Cheers went up last week, and applauding right along could have been - should have been - regional centers like Duluth that provide libraries, parks, and other amenities and services to thousands of non-residents who pour in every day for work or play.

The "strong applause," as the Associated Press reported, was for Minnesota Gov. Tim Walz's vow to restore local government aid to pre-recession 2002 levels, a feat that will require a $30 million increase to around $565 million from the state for the nearly half-century-old program. It's an increase Duluth leaders and others justifiably have been seeking for years.

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"There is not a community out there that you don't hear (from) about this," Walz said, speaking to a gathering of the Coalition of Greater Minnesota Cities, as the Star Tribune reported.

The coalition also long has advocated for the restoration of funding for the state's local government aid program. LGA was especially reduced under former Gov. Tim Pawlenty when Minnesota faced back-to-back budget shortfalls. The program has yet to be restored to its previous funding level.

"I think that I'll get Republican support on (its restoration) because this is a principle that they believe in solidly, too," Walz said. "The closer you get to the decision-making of the people, sometimes you get better results."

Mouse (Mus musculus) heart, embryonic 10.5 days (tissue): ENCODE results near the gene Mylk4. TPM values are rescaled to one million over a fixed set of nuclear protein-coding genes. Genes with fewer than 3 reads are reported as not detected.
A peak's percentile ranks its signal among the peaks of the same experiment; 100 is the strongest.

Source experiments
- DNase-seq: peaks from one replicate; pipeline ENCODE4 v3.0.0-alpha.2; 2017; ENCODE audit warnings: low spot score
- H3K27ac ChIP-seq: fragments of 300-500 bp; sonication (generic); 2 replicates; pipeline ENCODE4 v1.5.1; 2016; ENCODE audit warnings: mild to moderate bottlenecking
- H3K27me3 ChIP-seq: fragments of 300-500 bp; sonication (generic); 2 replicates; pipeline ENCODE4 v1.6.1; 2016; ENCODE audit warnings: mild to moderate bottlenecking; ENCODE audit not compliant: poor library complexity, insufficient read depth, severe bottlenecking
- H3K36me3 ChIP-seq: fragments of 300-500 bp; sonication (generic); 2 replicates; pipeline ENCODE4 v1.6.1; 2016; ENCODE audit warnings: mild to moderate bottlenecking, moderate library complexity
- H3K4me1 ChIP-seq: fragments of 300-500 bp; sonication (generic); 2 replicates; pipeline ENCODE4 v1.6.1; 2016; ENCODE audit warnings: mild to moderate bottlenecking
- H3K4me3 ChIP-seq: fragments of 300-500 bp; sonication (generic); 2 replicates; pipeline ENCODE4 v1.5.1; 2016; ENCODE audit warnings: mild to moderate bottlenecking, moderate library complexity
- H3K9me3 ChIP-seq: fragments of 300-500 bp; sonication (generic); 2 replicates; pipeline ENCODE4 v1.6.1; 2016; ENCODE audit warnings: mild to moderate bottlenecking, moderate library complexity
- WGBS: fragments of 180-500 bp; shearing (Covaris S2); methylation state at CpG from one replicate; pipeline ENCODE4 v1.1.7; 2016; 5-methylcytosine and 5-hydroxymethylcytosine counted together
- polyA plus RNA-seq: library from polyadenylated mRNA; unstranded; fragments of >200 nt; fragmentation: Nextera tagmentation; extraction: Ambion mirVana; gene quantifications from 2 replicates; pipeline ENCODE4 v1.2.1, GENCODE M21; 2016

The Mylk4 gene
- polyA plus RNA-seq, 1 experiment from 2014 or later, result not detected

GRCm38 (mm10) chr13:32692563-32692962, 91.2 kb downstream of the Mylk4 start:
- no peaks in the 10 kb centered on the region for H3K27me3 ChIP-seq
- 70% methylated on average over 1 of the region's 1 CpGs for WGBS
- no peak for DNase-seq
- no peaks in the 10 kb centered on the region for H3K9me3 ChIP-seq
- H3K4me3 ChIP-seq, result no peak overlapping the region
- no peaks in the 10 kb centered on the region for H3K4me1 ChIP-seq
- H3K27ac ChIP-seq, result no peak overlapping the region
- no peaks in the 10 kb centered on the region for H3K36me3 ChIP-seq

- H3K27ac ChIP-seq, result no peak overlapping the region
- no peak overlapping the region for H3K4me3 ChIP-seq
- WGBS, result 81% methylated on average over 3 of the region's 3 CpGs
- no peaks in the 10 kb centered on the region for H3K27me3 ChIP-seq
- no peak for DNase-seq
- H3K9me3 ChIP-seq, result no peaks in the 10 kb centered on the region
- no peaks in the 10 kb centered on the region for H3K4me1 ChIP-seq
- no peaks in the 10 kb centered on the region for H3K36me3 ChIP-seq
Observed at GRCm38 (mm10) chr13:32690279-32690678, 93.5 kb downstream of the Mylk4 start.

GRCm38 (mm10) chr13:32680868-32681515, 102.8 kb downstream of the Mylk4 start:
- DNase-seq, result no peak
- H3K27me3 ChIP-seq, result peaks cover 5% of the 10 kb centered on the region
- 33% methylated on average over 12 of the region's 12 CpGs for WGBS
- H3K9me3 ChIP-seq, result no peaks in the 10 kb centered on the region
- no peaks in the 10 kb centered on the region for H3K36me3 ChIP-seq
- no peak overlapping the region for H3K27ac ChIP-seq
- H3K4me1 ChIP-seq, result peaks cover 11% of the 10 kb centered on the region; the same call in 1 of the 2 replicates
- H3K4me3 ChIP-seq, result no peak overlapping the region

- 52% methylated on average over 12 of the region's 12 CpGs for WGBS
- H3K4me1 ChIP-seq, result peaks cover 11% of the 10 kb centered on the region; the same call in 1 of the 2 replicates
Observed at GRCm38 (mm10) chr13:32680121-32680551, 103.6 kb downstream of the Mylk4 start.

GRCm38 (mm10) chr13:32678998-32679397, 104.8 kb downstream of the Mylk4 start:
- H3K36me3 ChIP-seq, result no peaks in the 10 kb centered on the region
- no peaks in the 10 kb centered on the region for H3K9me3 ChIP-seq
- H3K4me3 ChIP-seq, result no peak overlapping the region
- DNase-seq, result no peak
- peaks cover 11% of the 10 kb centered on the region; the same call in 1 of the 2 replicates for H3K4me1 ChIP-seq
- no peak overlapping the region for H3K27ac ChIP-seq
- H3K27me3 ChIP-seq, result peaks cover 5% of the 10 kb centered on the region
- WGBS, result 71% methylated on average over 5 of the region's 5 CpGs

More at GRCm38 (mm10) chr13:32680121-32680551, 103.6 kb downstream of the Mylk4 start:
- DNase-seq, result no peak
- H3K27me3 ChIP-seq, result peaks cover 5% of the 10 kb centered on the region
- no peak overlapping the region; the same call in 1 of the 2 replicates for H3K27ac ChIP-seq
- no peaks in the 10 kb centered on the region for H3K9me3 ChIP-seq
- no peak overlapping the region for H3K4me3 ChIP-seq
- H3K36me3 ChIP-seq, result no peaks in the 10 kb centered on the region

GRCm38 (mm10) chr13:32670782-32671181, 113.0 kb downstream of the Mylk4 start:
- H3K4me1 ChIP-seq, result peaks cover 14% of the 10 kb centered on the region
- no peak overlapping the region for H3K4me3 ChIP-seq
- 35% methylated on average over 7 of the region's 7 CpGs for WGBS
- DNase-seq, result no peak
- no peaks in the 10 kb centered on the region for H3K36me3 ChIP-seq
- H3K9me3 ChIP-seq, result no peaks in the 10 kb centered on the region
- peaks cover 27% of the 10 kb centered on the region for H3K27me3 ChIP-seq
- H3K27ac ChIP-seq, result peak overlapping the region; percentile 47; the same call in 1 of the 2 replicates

The state program is as vital as it is effective in helping regional centers like Duluth that provide so much to so many out-of-towners sans the visitors' property taxes to help pay for it. The program also is a lifeline to smaller, especially rural communities so they can provide basics that all Minnesotans should be able to expect no matter where they live, like public safety, fire protection, and street maintenance.

"LGA is the ultimate equity tool," was the way Alexandria, Minn., Mayor Sara Carlson described the program in an op-ed last year in the Grand Forks Herald. "It was created in the 1970s as a means to ensure that all Minnesota cities are able to provide a similar level of services, regardless of their wealth."

As much as the program makes sense to ensure the same high quality of life no matter where in the state a Minnesotan may live, and despite all the good it does, LGA, every legislative session, it seems, is targeted for cuts or elimination. Last year, Duluth was able to just maintain its present level of LGA, about $29 million annually - and that was heralded as a success.

Will local government aid be in the political crosshairs yet again this year with the DFL in control of the Minnesota House and Republicans in the majority in the Senate? If so, if that becomes the disappointing and frustrating reality, Duluth at least can cheer that it has in its corner the first governor not from the Twin Cities metro area since Iron Ranger Rudy Perpich in 1991.